Our kids have been taught fake news about America’s first Thanksgiving. The Indians didn’t save the Pilgrims. Ending communism did.
It is simply untrue that the Pilgrims were able to celebrate their first Thanksgiving feast because the noble Indians saved them by showing them the ways of America. No, in reality, the Pilgrims were saved because they replaced their original communist system with a capitalist ideal.
William Bradford’s fellows came to the Americas to start a colony that would be a light unto all humanity, one based on a strict adherence to the Christian Bible. They wanted the opportunity to live as they desired, unique and free from interference from the Church of England, the Crown, or British authorities.
But when they arrived near modern-day Massachusetts and founded Plymouth Plantation — which we often call the Plymouth Colony today — they came ill prepared to live in the wild land they encountered.
It is absolutely true that the members of the colony became friendly with the local Wampanoag Indians. It is also true that the natives helped the colonists learn a bit more about the bounteous land the Pilgrims came to call their own.
But the colony had a flaw inherent in its original plan and it wasn’t just a fatal unfamiliarity with how to survive in the new world. It was a flaw that almost doomed the colonists.
The problem was, the original plan for how the outpost would operate was essentially a communist system. The original plan was for all labors to contribute to a central store. Like a commune, everyone would work for the benefit of everyone else and all would benefit equally from the colony’s labors.
That plan sounded like a perfectly sensible, Christian ideal, after all. Bradford and his fellows thought everyone would love everyone else equally and in Christian charity all would be cared for equally.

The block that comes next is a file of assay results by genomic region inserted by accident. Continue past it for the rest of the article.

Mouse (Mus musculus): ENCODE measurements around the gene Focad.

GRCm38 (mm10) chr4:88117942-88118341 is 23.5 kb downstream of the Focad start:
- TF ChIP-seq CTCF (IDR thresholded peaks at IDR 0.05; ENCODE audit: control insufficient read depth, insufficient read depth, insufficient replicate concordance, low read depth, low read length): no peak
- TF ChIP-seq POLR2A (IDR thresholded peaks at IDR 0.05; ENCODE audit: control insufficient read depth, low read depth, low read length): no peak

Unfortunately, that is not how human nature works. And the colonists soon learned this the hard way.
The common store idea was a miserable failure because some wanted to take without giving as much into it as others had. In other words, Bradford found that some people just didn’t want to work that hard if they knew they were going to benefit from the common stores just like everyone else. Worse, some became embittered that they had worked so hard while others did not.
So, Bradford dumped the original communist ideal and replaced it with a more capitalist one by assigning a plot of land to each family to work as their own, the labors of which would benefit themselves first and foremost.
Bradford chronicled the change this way:
The experience that we had in this common course and condition, tried sundry years…that by taking away property, and bringing community into a common wealth, would make them happy and flourishing — as if they were wiser than God.
For this community (so far as it was) was found to breed much confusion and discontent and retard much employment that would have been to their benefit and comfort. For the young men, that were most able and fit for labour and service, did repine that they should spend their time and strength to work for other men’s wives and children without any recompense.
The strong, or man of parts, had no more in division of victuals and clothes than he that was weak and not able to do a quarter the other could; this was thought injustice. The aged and graver men to be ranked and equalized in labours and victuals, clothes, etc., with the meaner and younger sort, thought it some indignity and disrespect unto them.
Worse, some were embittered by the system and felt that working for the common store was “a kind of slavery”:
And for men’s wives to be commanded to do service for other men, as dressing their meat, washing their clothes, etc., they deemed it a kind of slavery, neither could many husbands well brook it.
But once Bradford assigned each family their own land, things began to turn around. “This had very good success,” wrote Bradford, “for it made all hands industrious.”
The change came just in time and tuned the colony around. Plymouth Plantations went from a failing effort into a successful one.
This is not to utterly discount the help and guidance that the Indians gave the Pilgrims. They were also an important part of the success of the Plymouth Plantations.
But the shop-worn story that the Pilgrims were stupid, starving, and dying until the noble Indians swept in and gave them a turkey and a pumpkin pie is a false narrative. The colonists did as much to save themselves by dumping a communist ideal as the Indians did to help them learn how to scratch out a life in the Massachusetts wilderness. As in most cases, real history is far more complicated than facile trope.
So, let’s put an end to the fake history, shall we?
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